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Wendigo

1 rating: 5.0
Algernon Blackwood
1 review about Wendigo

Supplies for camping: tent, bedroll, s'mores, eh…mythological creature?

  • Mar 31, 2011
Rating:
+5
My first impression and/or experience of a “Wendigo” was reading a Marvel comic, as a child, when The Incredible Hulk and Wolverine fought Wendigo.  Wendigo, in the comic, was depicted as a huge and wooly beast.  It had white fur, fangs and almost resembled a Sasquatch.  This portrayal stuck with me so firmly that when Marvel (finally) issued their action figure Wendigo, adulthood couldn’t keep me away.
 
However the legend of a Wendigo goes much deeper than a comic book.  A Wendigo is a creature whom lives in Native American mythology.  This creature, rather wicked spirit has the capability to possess humans.  The possession was founded in cannibalism.  Recently, there have been different takes on this creature, from books, movies, TV shows and as noted formerly, comic books.
 
While many of these more recent modes of media have taken some liberties with the Wendigo legend, this classic novella by Algernon Blackwood is right on point. This story is eerie, haunting and just straight up bizarre.  In addition, the tale is only about 35 pages long so boredom isn’t much of a factor.
 
The plot is rather simple, four men head into the northern Canadian timberland to hunt some moose. Two of these men are guides, Defago and Hank, and the other two are an uncle (Dr. Cathcart) and his nephew (Simpson).  After setting up camp, the guides take their “client” and spilt up in order to chase their game.  Simpson (the nephew) and his guide Defago are the focus for the majority of the story. 
 
While Simpson and Defago are out hunting for moose they encounter some disturbing and creepy factors surrounding the myth of the wendigo.  The tension between the characters and unfolding of events is actually what makes this story so spooky.  It really puts a twist on the traditional “campfire tale”.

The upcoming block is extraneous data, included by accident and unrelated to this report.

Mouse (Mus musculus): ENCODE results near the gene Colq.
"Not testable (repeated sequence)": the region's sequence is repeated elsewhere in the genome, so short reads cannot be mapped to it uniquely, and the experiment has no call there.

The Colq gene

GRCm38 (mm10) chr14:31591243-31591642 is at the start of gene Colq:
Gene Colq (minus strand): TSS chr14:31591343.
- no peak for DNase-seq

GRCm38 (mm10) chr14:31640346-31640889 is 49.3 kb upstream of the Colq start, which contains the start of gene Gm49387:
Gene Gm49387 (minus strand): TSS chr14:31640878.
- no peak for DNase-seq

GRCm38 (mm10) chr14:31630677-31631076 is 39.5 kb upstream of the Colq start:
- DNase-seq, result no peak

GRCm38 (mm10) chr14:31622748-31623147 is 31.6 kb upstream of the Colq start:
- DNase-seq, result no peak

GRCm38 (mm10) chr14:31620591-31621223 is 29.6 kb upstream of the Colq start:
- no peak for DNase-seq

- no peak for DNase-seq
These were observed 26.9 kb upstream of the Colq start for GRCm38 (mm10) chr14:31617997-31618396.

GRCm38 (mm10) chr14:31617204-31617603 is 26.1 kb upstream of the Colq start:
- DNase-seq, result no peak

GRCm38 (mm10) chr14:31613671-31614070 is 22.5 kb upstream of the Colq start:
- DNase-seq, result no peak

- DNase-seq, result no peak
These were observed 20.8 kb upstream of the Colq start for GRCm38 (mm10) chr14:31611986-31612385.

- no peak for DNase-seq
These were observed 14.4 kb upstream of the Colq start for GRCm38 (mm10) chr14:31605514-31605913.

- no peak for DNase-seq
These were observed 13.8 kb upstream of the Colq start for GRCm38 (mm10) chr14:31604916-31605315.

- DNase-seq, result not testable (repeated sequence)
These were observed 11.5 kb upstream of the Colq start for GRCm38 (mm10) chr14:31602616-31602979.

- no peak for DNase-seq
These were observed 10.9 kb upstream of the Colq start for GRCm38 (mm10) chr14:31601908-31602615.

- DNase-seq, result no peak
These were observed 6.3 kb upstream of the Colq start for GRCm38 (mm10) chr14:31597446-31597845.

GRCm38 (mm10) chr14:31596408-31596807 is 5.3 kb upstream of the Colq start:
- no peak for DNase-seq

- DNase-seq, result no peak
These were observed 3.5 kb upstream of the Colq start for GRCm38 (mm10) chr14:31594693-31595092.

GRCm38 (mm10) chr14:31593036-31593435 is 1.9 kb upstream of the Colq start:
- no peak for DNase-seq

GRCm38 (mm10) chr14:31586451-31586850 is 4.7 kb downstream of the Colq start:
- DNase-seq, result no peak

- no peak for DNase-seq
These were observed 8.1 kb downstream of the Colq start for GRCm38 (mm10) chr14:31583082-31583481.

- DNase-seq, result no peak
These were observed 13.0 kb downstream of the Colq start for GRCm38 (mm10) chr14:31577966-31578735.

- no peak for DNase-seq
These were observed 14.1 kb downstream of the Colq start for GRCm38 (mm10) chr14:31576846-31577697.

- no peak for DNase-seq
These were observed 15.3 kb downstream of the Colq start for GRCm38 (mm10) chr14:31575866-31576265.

The imagery and metaphors utilized by author Algernon Blackwoodreally allow for this insidious story to shine.  At the same time, Blackwood provides many details while leaving much to the imagination, like walking in a dark tunnel with a flashlight, sure everything is present but one is only able to see bits and pieces.  This is essential reading for the horror fan; it will make a person think twice about that next camping trip…..
Supplies for camping: tent, bedroll, s'mores, eh…mythological creature? Supplies for camping: tent, bedroll, s'mores, eh…mythological creature?

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August 26, 2011
I had a hard time hunting this one down when it was first released but I was glad that I persevered because I enjoyed it too. Opinions on it seem to be divided though I can't understand why.
August 26, 2011
Yeah it really is a nice little creepy story. I suppose many people want gore and blood right in their face. And while that is good at times, I think it is also nice to leave a little to the imagination and this story does just that.
August 26, 2011
That's why it appealed to me to, and I suspect the people who didn't like it were the confirmed gorehounds who have ADHD
 
April 13, 2011
I remember that comic, I think Spider Man also had a run in with it. I need to check out this novella, it sounds really good. There is a good indie horror flick about the Wendigo that was real good.
 
March 31, 2011
oh my....awesome!! When I saw "Wendigo" I thought it was the Hulk opponent LOL!
March 31, 2011
Yeah, he is a pretty cool villian to put up against the Hulk. LOL!!!! The Straw Man
 
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